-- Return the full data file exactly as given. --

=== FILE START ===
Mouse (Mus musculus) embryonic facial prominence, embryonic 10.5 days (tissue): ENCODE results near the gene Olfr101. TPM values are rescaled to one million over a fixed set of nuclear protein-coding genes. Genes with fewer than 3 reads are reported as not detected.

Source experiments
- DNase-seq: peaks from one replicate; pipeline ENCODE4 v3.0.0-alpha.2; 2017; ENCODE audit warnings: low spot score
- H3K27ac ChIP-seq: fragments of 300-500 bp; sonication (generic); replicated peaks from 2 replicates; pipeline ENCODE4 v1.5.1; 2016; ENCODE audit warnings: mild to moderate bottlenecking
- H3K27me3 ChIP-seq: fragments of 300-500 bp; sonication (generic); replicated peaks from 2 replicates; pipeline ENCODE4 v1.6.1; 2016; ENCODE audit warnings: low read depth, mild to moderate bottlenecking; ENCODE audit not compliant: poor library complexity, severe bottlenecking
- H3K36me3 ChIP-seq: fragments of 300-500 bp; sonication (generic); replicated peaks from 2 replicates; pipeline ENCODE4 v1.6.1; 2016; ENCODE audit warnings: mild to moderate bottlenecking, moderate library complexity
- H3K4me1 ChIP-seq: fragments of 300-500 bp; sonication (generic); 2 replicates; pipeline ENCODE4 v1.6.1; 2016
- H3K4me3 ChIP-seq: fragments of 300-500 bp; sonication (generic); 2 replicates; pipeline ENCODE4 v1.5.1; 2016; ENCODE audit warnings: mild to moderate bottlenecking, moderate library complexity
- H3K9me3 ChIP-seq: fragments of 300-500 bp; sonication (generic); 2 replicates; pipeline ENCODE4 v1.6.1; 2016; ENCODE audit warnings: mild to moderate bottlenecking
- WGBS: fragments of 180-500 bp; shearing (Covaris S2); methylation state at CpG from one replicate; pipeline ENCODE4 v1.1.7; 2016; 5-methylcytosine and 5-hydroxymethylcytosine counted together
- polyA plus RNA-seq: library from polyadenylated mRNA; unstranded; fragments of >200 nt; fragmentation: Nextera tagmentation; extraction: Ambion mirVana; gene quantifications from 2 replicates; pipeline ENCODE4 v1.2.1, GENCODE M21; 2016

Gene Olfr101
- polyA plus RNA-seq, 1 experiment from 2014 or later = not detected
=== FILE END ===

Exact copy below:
Mouse (Mus musculus) embryonic facial prominence, embryonic 10.5 days (tissue): ENCODE results near the gene Olfr101. TPM values are rescaled to one million over a fixed set of nuclear protein-coding genes. Genes with fewer than 3 reads are reported as not detected.

Source experiments
- DNase-seq: peaks from one replicate; pipeline ENCODE4 v3.0.0-alpha.2; 2017; ENCODE audit warnings: low spot score
- H3K27ac ChIP-seq: fragments of 300-500 bp; sonication (generic); replicated peaks from 2 replicates; pipeline ENCODE4 v1.5.1; 2016; ENCODE audit warnings: mild to moderate bottlenecking
- H3K27me3 ChIP-seq: fragments of 300-500 bp; sonication (generic); replicated peaks from 2 replicates; pipeline ENCODE4 v1.6.1; 2016; ENCODE audit warnings: low read depth, mild to moderate bottlenecking; ENCODE audit not compliant: poor library complexity, severe bottlenecking
- H3K36me3 ChIP-seq: fragments of 300-500 bp; sonication (generic); replicated peaks from 2 replicates; pipeline ENCODE4 v1.6.1; 2016; ENCODE audit warnings: mild to moderate bottlenecking, moderate library complexity
- H3K4me1 ChIP-seq: fragments of 300-500 bp; sonication (generic); 2 replicates; pipeline ENCODE4 v1.6.1; 2016
- H3K4me3 ChIP-seq: fragments of 300-500 bp; sonication (generic); 2 replicates; pipeline ENCODE4 v1.5.1; 2016; ENCODE audit warnings: mild to moderate bottlenecking, moderate library complexity
- H3K9me3 ChIP-seq: fragments of 300-500 bp; sonication (generic); 2 replicates; pipeline ENCODE4 v1.6.1; 2016; ENCODE audit warnings: mild to moderate bottlenecking
- WGBS: fragments of 180-500 bp; shearing (Covaris S2); methylation state at CpG from one replicate; pipeline ENCODE4 v1.1.7; 2016; 5-methylcytosine and 5-hydroxymethylcytosine counted together
- polyA plus RNA-seq: library from polyadenylated mRNA; unstranded; fragments of >200 nt; fragmentation: Nextera tagmentation; extraction: Ambion mirVana; gene quantifications from 2 replicates; pipeline ENCODE4 v1.2.1, GENCODE M21; 2016

Gene Olfr101
- polyA plus RNA-seq, 1 experiment from 2014 or later = not detected